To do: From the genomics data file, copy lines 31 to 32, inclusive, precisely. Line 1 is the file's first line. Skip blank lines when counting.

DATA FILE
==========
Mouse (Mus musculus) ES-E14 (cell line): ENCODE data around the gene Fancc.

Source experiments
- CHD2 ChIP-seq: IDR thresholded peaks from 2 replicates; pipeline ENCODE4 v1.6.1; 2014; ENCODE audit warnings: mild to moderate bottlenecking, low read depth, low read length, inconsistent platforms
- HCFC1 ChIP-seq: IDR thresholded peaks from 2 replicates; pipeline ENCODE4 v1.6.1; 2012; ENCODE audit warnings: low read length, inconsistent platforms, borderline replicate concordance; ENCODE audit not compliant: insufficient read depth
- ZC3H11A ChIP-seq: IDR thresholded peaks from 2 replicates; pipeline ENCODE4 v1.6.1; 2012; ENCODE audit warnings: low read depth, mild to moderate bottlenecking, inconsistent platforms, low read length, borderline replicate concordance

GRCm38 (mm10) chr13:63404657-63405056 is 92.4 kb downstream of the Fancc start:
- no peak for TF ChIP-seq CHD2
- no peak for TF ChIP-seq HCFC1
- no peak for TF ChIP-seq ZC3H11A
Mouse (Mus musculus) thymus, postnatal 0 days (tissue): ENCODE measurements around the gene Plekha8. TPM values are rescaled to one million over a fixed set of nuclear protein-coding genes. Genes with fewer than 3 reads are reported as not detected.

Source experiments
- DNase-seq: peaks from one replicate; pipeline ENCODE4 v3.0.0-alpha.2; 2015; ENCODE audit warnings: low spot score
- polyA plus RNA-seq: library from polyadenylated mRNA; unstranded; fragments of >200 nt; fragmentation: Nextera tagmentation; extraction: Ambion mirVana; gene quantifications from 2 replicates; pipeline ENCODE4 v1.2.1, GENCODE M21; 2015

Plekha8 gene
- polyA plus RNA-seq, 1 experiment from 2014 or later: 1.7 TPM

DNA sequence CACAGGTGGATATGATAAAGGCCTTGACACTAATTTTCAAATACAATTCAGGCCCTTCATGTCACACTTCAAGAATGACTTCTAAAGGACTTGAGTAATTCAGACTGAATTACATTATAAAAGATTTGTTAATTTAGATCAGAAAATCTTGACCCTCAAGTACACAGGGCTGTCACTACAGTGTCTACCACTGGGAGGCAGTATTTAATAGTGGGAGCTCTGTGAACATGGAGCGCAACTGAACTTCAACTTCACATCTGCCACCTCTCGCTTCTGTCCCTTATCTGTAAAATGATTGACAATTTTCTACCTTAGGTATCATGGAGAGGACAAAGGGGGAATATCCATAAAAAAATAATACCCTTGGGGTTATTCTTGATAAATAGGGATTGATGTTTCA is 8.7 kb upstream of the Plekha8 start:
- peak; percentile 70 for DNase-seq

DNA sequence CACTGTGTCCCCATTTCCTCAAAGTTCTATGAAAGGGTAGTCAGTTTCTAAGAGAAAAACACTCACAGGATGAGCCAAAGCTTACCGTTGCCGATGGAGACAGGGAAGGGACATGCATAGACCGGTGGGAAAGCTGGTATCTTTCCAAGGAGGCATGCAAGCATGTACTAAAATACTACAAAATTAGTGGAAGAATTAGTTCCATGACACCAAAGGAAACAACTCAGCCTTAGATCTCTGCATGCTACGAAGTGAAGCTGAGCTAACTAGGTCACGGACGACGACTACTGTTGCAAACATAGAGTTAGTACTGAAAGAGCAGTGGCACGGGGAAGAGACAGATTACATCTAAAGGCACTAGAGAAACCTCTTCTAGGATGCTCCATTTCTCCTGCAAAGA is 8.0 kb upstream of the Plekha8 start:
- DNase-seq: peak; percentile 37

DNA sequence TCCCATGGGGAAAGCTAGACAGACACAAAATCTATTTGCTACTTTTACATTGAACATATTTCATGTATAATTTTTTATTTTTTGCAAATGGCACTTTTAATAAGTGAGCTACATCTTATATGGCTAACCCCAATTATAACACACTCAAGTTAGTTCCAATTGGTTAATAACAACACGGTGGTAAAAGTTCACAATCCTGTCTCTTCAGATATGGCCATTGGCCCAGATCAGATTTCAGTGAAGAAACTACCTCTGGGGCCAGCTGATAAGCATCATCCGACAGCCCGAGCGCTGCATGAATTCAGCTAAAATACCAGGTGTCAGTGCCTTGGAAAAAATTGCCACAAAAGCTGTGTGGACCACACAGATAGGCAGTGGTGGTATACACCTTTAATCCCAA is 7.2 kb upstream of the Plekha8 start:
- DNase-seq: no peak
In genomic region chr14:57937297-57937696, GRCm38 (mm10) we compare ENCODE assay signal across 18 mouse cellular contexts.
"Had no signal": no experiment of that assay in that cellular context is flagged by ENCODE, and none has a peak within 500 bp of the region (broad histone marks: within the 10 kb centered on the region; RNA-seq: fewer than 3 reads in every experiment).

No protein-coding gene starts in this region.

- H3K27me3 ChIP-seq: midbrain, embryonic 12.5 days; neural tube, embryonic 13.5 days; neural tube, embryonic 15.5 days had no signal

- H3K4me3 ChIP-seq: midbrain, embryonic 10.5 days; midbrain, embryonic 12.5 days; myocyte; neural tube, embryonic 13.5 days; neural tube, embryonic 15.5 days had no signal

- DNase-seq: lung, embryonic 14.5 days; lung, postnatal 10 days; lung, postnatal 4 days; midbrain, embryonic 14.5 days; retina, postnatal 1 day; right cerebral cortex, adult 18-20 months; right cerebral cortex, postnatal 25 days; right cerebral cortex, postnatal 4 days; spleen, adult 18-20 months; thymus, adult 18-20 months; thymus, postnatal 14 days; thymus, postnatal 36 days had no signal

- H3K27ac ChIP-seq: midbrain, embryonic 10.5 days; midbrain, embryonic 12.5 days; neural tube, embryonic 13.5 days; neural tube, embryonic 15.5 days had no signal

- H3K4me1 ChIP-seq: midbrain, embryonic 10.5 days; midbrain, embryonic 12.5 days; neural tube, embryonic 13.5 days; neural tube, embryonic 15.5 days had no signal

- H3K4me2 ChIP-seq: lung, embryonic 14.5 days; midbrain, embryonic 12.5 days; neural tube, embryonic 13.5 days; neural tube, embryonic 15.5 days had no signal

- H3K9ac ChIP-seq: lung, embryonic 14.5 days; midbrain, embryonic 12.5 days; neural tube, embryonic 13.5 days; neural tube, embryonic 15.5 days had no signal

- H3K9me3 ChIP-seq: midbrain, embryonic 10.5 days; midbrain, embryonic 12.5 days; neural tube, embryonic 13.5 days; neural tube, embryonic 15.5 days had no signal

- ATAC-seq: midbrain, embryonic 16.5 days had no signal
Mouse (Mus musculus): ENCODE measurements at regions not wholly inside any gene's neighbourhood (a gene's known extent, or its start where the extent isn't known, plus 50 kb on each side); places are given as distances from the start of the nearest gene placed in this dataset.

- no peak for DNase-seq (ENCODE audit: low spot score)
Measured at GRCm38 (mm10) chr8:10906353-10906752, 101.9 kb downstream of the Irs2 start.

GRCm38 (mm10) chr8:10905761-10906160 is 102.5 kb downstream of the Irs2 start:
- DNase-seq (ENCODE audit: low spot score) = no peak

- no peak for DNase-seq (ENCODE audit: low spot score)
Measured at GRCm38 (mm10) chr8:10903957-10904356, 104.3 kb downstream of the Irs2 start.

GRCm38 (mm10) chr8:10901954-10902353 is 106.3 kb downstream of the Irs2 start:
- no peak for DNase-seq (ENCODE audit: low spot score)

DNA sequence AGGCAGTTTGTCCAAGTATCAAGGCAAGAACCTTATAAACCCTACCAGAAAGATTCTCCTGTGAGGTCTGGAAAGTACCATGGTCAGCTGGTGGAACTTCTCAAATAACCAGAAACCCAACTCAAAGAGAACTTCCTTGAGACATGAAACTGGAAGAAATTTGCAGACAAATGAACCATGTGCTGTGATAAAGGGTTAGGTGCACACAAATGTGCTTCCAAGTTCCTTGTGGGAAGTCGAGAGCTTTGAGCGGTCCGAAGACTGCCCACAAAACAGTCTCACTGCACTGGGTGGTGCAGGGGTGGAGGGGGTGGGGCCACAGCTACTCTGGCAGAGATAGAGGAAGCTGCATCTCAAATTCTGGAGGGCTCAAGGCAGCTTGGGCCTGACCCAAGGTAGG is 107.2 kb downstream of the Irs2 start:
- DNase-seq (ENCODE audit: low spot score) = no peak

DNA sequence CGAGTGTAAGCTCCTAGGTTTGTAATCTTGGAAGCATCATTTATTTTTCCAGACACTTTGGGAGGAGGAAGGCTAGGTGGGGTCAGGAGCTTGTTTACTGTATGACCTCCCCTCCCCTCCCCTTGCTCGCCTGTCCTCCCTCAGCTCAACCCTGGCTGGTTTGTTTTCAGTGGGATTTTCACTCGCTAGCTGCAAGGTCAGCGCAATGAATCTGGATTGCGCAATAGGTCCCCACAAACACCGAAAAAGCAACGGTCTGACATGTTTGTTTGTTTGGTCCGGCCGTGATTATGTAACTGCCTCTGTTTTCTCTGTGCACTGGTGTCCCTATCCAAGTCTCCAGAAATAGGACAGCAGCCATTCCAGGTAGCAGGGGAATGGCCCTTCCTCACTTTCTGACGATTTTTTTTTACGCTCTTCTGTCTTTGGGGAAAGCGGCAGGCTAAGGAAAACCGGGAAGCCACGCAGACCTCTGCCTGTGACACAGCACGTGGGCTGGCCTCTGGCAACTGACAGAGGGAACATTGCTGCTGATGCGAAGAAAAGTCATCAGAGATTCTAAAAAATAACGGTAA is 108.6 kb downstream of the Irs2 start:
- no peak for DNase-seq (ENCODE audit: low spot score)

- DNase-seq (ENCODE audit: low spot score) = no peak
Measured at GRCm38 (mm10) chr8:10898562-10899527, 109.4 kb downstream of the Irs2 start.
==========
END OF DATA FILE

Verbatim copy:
- H3K9ac ChIP-seq: lung, embryonic 14.5 days; midbrain, embryonic 12.5 days; neural tube, embryonic 13.5 days; neural tube, embryonic 15.5 days had no signal

- H3K9me3 ChIP-seq: midbrain, embryonic 10.5 days; midbrain, embryonic 12.5 days; neural tube, embryonic 13.5 days; neural tube, embryonic 15.5 days had no signal